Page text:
Premier pays $380k for ‘likes’

Geelong Advertiser - - NEWS - RUSTY WOODGER

A GEE­LONG man is lead­ing a push to cre­ate a new fed­eral po­lit­i­cal party.

For­mer eco­nomics pro­fes­sor Paul Ross is be­hind The Cit­i­zen’s Div­i­dend Party, which is call­ing for a dras­tic over­haul of Aus­tralia’s wel­fare sys­tem.

Self de­scribed as a “one is­sue party”, its key pol­icy is the in­tro­duc­tion of a uni­ver­sal ba­sic in­come, in which most Aus­tralian res­i­dents would be el­i­gi­ble to re­ceive thou­sands of dol­lars in pay­outs, merely for be­ing law-abid­ing cit­i­zens.

Mr Ross said the sys­tem would be largely propped up by con­sump­tion tax and that, un­der 2018 mod­el­ling, adults would be el­i­gi­ble to re­ceive about $19,000 each per year. Par­ents would also be able to re­ceive $5000 per child.

“The el­i­gi­bil­ity cri­te­ria is to vote at elec­tions and don’t get in­car­cer­ated — and that’s it,” Mr Ross said.

“We’re all part of so­ci­ety … we go about our ac­tiv­i­ties. In just the way we live our lives like that, we’re able to show that we’re re­spon­si­ble and we’re adding some­thing to so­ci­ety; some­thing quite apart from paid work, which I think is only a mi­nor part of it.

“Many peo­ple, for ex­am­ple par­ents, are do­ing a lot for so­ci­ety in ways that aren’t re­flected in their take-home pay.”

Mr Ross ar­gued the pro­posal com­bined the “very best” of so­cial­ism and cap­i­tal­ism, claim­ing it would mo­ti­vate peo­ple to “help them­selves and their loved ones”.

“It gives a foun­da­tion for ev­ery­one in so­ci­ety and frees them up from the fi­nan­cial wor­ries that of­ten drive things like do­mes­tic vi­o­lence and fam­ily break­down,” he said.

Mr Ross has set an am­bi­tious task of get­ting the party reg­is­tered ahead of the next fed­eral elec­tion. To do so, the party needs 500 mem­bers, but as of yes­ter­day it only had 13.

Mr Ross ac­knowl­edged he has a “big chal­lenge” ahead.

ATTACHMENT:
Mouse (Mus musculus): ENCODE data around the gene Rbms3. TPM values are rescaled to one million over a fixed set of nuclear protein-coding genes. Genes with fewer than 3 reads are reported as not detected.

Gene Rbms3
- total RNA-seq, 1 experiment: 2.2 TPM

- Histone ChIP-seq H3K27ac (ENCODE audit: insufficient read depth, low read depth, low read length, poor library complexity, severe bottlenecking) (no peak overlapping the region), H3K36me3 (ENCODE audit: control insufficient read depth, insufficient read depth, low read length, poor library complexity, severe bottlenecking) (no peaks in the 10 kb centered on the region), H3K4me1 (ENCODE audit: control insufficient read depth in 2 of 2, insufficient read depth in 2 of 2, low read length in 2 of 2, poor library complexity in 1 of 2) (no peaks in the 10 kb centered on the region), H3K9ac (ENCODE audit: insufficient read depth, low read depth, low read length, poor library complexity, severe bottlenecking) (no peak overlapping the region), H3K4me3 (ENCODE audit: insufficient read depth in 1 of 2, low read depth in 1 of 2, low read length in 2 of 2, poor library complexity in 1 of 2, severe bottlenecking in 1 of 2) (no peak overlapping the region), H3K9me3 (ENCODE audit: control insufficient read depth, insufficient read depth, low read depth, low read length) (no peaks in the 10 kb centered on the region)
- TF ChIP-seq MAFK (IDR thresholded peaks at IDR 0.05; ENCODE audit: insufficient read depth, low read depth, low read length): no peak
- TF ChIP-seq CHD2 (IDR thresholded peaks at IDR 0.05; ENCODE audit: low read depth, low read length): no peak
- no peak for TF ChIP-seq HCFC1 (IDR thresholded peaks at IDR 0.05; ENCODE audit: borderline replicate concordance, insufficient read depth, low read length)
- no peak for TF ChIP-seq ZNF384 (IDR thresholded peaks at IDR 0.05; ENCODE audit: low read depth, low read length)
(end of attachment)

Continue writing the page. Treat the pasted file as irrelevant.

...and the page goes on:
“At this point we just want to get reg­is­tered,” he said. “We would just like to be a voice in the wilder­ness yelling out, and if some­one hears us, that’s good — they can take the idea on board, or not.

“We just feel that the ideas we’re talk­ing about are just not rep­re­sented in any way, shape or form.”

For more about the party’s poli­cies, visit cit­i­zens-div­i­dend.org PREMIER Daniel An­drews has spent at least $380,000 of tax­payer money hunt­ing for ‘ Likes’ for his Face­book page and on cre­at­ing videos he starred in, that were shared on his so­cial me­dia plat­forms.

Since com­ing to power in 2014 Mr An­drews’ has billed the tax­payer at least $98,000 for mar­ket­ing firms to cre­ate videos he ap­peared in.

The Premier also dipped into the pub­lic purse for other pro­duc­tion costs — in­clud­ing mu­sic li­cence fees and car and equip­ment hire.

He has also spent at least $284,000 in just two years boost­ing his Face­book posts to push La­bor’s mes­sage to the widest pos­si­ble on­line au­di­ence.

The great­est video cost were the se­ries of clips — most star­ring Mr An­drews — used to pro­mote the state bud­gets.

The 2017-18 Bud­get se­ries of videos cost $53,401 and in­cluded 15 videos shared via his Face­book page.

Tax­pay­ers were also billed $687.50 for a “Face­book Live Q&A” with Mr An­drews and co­me­dian Corinne Grant about that year’s Bud­get. An­other $2,730 was spent for a bou­tique video pro­duc­tion house to in­ter­view the Premier about how his fa­ther’s death shaped his views on vol­un­tary as­sisted dy­ing.

The $98,857 video pro­duc­tion fig­ure, re­leased un­der a Free­dom of In­for­ma­tion re­quest, does not in­clude the costs of pro­duc­ing flashy videos show­cas­ing La­bor in­fra­struc­ture projects.

The gov­ern­ment said the ma­jor­ity of the spend was on pro­duc­ing videos to ad­ver­tise the Vic­to­rian Bud­get, which was stan­dard prac­tice and not cre­ated just for the Premier’s so­cial me­dia pages.

Pic­ture: GLENN FER­GU­SON

PARTY PLAN: Gee­long West man Paul Ross is at­tempt­ing to start a new fed­eral po­lit­i­cal party.

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